Remember that your sores will remain contagious until they crust over completely.  Cold sores generally heal by themselves within seven or ten days.

Periodontitis and Chronic Kidney Disease

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Patients suffering from chronic kidney disease should take even more care of their teeth than they otherwise might. According to a study coming out of the University of Birmingham in the UK, people struggling with both kidney disease and periodontitis have a greater risk of death, compared to those who have chronic kidney disease and healthy gums.

In this study, 861 chronic kidney disease patients were examined over the course of ten years. The team determined the cause of death for any who expired during this period, finding that the mortality rate of those who exhibited periodontitis was 41%, opposed to the 32% observed in the group with healthy gums.

It’s no mystery that your oral health has a close relationship to the rest of your health. The bacteria that thrives in your gums when you suffer from periodontitis enters your bloodstream and can aggravate your kidney disease. Since you may even have gum disease without realizing it, be sure to keep your regular check-ups with our Federal Way dentistry clinic.

Early Dental Care

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Your Federal Way Dentist advises that it’s never too early to start proper dental care. Indeed, even before your child’s teeth begin to come in, there are measures you should be taking to help assure a strong and healthy mouth well into his or her adulthood.

One of the biggest risks to a baby’s mouth is something called “bottle mouth”. This is the pattern of gum disease that comes about when a child is allowed to fall asleep with a bottle in his or her mouth. Much of what your baby drinks, including milk and sugary juices, poses as much of a threat to his or her gums as a mouthful of candy. Meanwhile, since the mouth is less able to defend itself when you fall asleep, the sugary drink is able to pool and make quick work within the gums. This seriously affects how the child’s primary teeth will come in, which can have long-standing consequences for many years down the line.

In order to assure a healthy mouth for your baby, take the bottle away when it is time to go to sleep. You can also wipe his or her gums clean with a bit of gauze or a delicate washcloth after each feeding. Start brushing the teeth when they come in by using a baby’s toothbrush, without toothpaste, and schedule his or her first dental appointment by the time the child turns one year old.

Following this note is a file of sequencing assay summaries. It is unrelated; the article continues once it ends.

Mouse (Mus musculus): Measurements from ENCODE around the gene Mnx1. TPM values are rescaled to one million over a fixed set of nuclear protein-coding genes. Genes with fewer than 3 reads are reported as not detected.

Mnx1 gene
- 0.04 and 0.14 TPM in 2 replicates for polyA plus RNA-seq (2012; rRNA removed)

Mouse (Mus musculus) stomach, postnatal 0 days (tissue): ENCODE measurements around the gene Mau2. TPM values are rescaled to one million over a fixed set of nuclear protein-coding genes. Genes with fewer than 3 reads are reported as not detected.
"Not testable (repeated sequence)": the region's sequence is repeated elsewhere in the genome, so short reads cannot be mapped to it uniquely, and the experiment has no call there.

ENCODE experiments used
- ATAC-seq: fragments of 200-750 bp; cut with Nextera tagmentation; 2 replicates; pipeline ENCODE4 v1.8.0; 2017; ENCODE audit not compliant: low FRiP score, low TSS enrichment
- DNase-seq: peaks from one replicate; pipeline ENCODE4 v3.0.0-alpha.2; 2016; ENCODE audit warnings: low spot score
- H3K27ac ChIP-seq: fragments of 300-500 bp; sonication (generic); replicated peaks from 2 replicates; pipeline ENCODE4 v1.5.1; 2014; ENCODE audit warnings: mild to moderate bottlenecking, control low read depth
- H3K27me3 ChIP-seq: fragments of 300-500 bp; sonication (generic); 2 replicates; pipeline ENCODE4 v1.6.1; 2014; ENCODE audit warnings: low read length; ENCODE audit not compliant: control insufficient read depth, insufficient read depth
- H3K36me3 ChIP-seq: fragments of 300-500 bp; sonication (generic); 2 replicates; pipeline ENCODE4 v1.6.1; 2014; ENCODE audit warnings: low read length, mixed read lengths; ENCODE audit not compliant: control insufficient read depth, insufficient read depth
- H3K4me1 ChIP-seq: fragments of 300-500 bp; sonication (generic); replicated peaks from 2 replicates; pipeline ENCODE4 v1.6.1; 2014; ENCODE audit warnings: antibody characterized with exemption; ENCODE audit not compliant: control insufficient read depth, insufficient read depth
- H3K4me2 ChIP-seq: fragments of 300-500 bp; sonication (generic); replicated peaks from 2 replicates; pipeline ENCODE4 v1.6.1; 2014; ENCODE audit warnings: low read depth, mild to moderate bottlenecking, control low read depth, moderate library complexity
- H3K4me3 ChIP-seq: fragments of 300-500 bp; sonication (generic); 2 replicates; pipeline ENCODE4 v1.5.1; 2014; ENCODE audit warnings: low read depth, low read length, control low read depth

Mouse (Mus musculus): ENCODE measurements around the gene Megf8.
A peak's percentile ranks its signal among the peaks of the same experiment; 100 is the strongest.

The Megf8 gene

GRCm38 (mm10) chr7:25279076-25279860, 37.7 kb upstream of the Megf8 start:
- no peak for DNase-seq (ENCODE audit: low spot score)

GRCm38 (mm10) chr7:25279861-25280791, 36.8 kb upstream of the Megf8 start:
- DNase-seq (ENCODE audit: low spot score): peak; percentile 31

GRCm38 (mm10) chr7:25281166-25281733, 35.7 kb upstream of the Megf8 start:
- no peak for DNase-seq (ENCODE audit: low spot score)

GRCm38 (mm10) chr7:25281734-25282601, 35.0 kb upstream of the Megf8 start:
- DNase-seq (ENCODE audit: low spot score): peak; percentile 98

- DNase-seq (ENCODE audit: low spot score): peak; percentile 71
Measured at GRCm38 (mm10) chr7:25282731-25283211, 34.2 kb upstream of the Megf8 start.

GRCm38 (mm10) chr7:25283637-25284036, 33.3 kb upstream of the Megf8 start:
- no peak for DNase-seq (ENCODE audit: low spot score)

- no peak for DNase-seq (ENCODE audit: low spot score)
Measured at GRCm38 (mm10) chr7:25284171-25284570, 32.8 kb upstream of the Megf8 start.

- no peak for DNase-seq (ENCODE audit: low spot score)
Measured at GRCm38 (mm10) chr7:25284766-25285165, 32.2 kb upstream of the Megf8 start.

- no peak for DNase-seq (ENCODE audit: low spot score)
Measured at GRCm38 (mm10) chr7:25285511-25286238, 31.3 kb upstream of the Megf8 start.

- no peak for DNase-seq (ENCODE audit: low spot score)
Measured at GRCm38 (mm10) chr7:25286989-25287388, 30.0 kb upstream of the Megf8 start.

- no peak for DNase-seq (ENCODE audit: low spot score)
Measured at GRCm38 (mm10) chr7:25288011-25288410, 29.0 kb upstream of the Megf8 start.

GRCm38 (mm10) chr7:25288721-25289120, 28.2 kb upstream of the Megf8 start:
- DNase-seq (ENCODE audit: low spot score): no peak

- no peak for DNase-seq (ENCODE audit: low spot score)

The Effects of Bottled Water on Your Teeth

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According to the American Dental Association, the average 160-pound person should ingest about four milligrams of fluoride every day. This is why cities across the US fortify their drinking water with fluoride. In general, you can expect the water coming out of your faucet to give you about 0.7 to 1.2 milligrams per liter which, when paired with the fluoride content of a typical toothpaste, should be enough to give you the fluoride you need to maintain strong and healthy teeth.

Unfortunately, some people turn to bottled water for much of their hydration. They are attracted to the superior purity that such water allegedly has. Though some are indeed purer than others, this purity is not necessarily doing you many favors. The average bottle of water gives you only 0.3 milligrams of fluoride per liter, making it far more difficult to remineralize your teeth and prevent cavities.

For more information on how to maintain good oral health, contact our Federal Way dentistry clinic for a cleaning and consultation.

The Dangers of Sleeping With Your Mouth Open

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Do you often breathe through your mouth while you sleep? This is a problem that can put your teeth at unnecessary risk. According to a research team at the University of Otago, Dunedin, in New Zealand, leaving your mouth open while sleeping is subjecting your tooth enamel to dangerous levels of acid. Participants wore a device that monitored the acidity of their mouths during the night, and it was found that sleeping with your mouth open brings your pH down as low as 3.6. When you consider that your enamel begins to break down at a pH of 5.5, this is a truly problematic figure.

The problem is that your mouth needs saliva to defend it from decay and, while your saliva production is already down when you sleep, it dries out all the more if you let your mouth hang open. So, if you frequently wake up with a dry mouth or a sore throat, you may want to look for ways to keep your mouth closed. Talk to our Federal Way dentistry clinic to learn more about how to defend your mouth from decay.

Bioactive Glass May Improve on Dental Fillings

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Bioactive glass is a special material made from crushed glass that doctors have been using for many years now. This glass is known to be able to interact with organic material; the cells in your body react to its presence as it might react to a natural part of your body. When used to repair broken bones, the bones are able to remain stronger for longer periods of time.

Recently, a research team has been exploring the potential for bioactive glass to be used in the dentistry field. Its bioactive properties, combined with its antibacterial properties, have a lot to offer as a dental filling. According to their study, fillings made with such glass can last longer and slow secondary tooth decay.

In the future, it could be a simple matter to incorporate this glass into existing dental filling compounds. Patients may be able to benefit from bioactive fillings within the next few years. Until such a time, you can count on our Federal Way dentistry clinic to give you the best in restorative dental care.